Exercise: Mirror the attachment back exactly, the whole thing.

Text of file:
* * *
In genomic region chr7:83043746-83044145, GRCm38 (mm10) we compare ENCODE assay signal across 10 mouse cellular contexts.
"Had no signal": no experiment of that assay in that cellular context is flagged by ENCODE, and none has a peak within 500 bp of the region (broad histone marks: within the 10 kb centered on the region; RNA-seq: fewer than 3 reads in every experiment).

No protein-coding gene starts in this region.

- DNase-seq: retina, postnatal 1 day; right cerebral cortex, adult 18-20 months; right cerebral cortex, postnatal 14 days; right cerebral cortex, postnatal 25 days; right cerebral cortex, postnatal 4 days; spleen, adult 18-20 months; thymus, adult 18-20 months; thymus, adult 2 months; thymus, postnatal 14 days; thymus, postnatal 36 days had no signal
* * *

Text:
In genomic region chr7:83043746-83044145, GRCm38 (mm10) we compare ENCODE assay signal across 10 mouse cellular contexts.
"Had no signal": no experiment of that assay in that cellular context is flagged by ENCODE, and none has a peak within 500 bp of the region (broad histone marks: within the 10 kb centered on the region; RNA-seq: fewer than 3 reads in every experiment).

No protein-coding gene starts in this region.

- DNase-seq: retina, postnatal 1 day; right cerebral cortex, adult 18-20 months; right cerebral cortex, postnatal 14 days; right cerebral cortex, postnatal 25 days; right cerebral cortex, postnatal 4 days; spleen, adult 18-20 months; thymus, adult 18-20 months; thymus, adult 2 months; thymus, postnatal 14 days; thymus, postnatal 36 days had no signal